In Summer Fuengirola has a large number of tourists mainly from all over Europe. On my first trip to the town in September it was quite hot in the 90’s and even today it is balmy in the low 60’s. Pictured is a woman getting a beach massage in October for 10 Euros. For those curious about the photo, all beaches in Spain are top-optional for women and approximately 20% choose the option.

IMG_1978There are several statues in Fuengirola and included is a photo of one taken at the port and one of King Ferdinand and Queen Isabella (of Columbus fame). Currently oranges are now ripe and several streets in Fuengirola are lined with beautiful orange trees, mixed with Christmas decorations.

liebster-award2I am planning to visit Gibraltar this week and will be posting another blog after doing so. Also, I want to thank Marigold for nominating my blog for the Liebster Award. I have not met Marigold but enjoy her blog and I will post more later about the nomination. Meanwhile, please visit Marigold’s blog at http://versusblurb.wordpress.com.

Traffic Jam and Optimism in Mijas!

IMG_1683Today is cool in Mijas Pueblo, Spain with the temperature in the fifties (Farenheit). It has been raining on and off for the past two days BUT I am thankful there is no snow. Yes, living in a place where there is no snow is something to be thankful for. I will be able to see snow in the mountains all around me this Winter but the weather now is likely as bad as it will get until Spring. In living in Mijas I think about my family and friends and the stark weather contrast with the Northeast US. For me the last two Winters put me over the edge with snow and was a motivator to find places to live where it would be by choice to be in it! It will be nice to enjoy snow-capped mountains at a distance!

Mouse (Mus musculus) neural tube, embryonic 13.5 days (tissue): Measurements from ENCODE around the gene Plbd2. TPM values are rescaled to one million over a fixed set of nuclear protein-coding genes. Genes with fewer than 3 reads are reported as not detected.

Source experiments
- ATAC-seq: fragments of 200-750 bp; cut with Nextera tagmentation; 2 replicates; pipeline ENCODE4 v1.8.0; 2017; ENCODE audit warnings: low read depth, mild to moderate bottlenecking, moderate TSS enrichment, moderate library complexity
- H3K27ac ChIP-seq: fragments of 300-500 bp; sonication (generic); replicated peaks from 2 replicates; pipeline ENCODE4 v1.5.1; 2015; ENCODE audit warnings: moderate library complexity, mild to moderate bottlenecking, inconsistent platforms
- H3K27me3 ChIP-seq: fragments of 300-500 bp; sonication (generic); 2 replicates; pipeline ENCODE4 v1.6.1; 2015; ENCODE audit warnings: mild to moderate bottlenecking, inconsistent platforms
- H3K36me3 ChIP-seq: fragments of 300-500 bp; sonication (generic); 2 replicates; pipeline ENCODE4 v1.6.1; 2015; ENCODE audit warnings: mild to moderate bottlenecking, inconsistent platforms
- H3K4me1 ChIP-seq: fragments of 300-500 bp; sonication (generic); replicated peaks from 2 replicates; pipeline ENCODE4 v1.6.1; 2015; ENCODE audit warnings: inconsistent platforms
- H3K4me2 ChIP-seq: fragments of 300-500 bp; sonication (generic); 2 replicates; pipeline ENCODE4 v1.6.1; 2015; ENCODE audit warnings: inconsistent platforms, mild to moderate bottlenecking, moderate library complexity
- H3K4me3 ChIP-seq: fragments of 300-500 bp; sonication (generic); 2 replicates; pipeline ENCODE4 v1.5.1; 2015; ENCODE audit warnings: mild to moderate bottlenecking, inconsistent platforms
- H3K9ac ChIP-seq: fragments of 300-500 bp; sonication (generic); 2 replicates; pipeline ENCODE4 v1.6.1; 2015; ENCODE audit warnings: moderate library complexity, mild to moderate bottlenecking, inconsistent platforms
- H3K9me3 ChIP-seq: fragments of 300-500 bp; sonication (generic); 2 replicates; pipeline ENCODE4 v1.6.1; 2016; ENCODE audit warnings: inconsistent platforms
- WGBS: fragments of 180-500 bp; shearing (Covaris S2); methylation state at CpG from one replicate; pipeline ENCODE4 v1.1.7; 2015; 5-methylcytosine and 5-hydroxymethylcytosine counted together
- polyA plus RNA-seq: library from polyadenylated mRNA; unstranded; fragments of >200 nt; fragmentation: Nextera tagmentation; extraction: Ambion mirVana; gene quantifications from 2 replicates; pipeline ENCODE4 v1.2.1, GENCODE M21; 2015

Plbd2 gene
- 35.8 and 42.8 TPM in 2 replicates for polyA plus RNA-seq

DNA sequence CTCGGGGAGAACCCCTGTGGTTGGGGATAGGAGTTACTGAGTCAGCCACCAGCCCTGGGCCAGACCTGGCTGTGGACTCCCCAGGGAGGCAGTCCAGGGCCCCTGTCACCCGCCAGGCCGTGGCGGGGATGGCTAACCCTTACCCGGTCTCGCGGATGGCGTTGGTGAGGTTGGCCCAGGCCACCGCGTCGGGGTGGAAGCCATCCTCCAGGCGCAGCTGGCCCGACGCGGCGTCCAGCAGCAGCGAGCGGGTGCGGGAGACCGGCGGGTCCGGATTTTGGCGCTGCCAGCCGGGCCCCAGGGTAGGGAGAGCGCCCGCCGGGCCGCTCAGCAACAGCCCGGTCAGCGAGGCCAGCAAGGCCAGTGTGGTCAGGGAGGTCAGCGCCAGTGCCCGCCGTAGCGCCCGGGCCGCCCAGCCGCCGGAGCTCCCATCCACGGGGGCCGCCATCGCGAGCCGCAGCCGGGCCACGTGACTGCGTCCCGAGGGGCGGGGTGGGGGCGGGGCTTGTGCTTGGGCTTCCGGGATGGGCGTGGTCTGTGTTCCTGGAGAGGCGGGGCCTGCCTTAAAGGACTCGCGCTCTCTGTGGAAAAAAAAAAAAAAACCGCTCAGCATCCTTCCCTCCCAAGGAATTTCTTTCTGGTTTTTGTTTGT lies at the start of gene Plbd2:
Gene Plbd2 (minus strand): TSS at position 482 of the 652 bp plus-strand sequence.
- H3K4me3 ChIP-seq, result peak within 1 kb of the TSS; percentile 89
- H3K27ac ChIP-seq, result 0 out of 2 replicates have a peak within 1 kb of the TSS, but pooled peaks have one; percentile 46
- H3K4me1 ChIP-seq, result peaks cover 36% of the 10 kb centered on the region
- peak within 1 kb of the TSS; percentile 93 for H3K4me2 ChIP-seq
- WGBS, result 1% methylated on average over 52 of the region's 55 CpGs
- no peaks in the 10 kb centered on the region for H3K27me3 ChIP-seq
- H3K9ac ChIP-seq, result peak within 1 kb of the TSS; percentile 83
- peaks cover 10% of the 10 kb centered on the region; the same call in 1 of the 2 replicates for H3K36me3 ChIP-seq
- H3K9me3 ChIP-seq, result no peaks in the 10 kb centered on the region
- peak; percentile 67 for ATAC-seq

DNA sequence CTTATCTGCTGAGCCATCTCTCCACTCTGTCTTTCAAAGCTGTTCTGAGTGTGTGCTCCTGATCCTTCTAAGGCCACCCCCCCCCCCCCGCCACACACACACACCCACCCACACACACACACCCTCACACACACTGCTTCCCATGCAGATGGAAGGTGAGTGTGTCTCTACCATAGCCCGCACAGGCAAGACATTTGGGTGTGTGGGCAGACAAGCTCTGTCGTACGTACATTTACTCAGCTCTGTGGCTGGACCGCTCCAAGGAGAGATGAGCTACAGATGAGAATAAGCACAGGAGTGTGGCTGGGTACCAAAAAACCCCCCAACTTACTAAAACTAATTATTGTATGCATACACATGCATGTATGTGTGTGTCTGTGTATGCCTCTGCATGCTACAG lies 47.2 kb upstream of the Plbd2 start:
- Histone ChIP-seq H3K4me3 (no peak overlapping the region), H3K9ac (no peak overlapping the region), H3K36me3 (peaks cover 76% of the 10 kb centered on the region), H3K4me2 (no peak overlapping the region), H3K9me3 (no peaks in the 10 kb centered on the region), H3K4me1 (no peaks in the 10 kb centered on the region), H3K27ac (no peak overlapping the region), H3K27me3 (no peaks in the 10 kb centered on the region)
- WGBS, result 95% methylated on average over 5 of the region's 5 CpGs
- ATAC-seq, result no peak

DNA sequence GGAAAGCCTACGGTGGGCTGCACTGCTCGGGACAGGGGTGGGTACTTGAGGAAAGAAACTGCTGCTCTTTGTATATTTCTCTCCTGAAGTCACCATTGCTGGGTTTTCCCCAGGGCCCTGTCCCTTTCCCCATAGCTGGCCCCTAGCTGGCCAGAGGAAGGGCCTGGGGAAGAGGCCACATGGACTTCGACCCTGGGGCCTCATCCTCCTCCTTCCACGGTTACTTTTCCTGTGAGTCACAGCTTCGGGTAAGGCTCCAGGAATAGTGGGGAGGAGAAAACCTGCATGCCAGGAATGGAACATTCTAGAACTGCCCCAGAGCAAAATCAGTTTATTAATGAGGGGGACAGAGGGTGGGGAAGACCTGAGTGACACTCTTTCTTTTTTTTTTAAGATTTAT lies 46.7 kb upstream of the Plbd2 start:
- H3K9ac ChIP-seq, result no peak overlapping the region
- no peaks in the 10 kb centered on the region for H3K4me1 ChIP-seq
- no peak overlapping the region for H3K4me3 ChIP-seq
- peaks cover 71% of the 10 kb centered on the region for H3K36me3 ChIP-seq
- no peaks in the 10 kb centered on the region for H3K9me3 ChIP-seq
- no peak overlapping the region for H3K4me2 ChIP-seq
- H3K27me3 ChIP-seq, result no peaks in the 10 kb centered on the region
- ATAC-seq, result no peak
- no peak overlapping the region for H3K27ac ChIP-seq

As I said, there has been a lot of rain the past two days. People just take it in stride. I have noticed among all the people here (natives, expats and visitors) a sense of optimism. In between it raining today I took a walk and I saw a woman putting her wash out to dry (no driers here). That’s being really optimistic as it could rain more! I also watched people optimistically dealing with a traffic jam today!

In a town that has few one-way cobblestone streets, a traffic jam must be a rarity! Well, today I saw one. It occurred were a single lane, one-way road (going south to north) merges for 20 feet with a single lane, one-way road (going north to south) so people traveling either direction can take a westerly road which is in the middle of the merge area.  The merge area is large enough for only one vehicle. A delivery was being made to a produce shop at the intersection of these three roads. The truck blocked others going any direction.

How did everyone cope with the situation? They knew there was no other choice for a way to go. They knew that it was good to have that shop there selling produce. They knew that it would eventually get sorted out. And it did! I can imagine how this scenario could have played out elsewhere! Today’s picture is of the street going in the westerly direction where the Mijas six car and one truck traffic jam occurred. The pictured road is key to get though the village. It is one-way, cobblestone, and always shared by vehicles and pedestrians.

Forever thankful that it isn’t snowing here in Mijas Pueblo.

Barry

La Cucaracha (The Cockroach)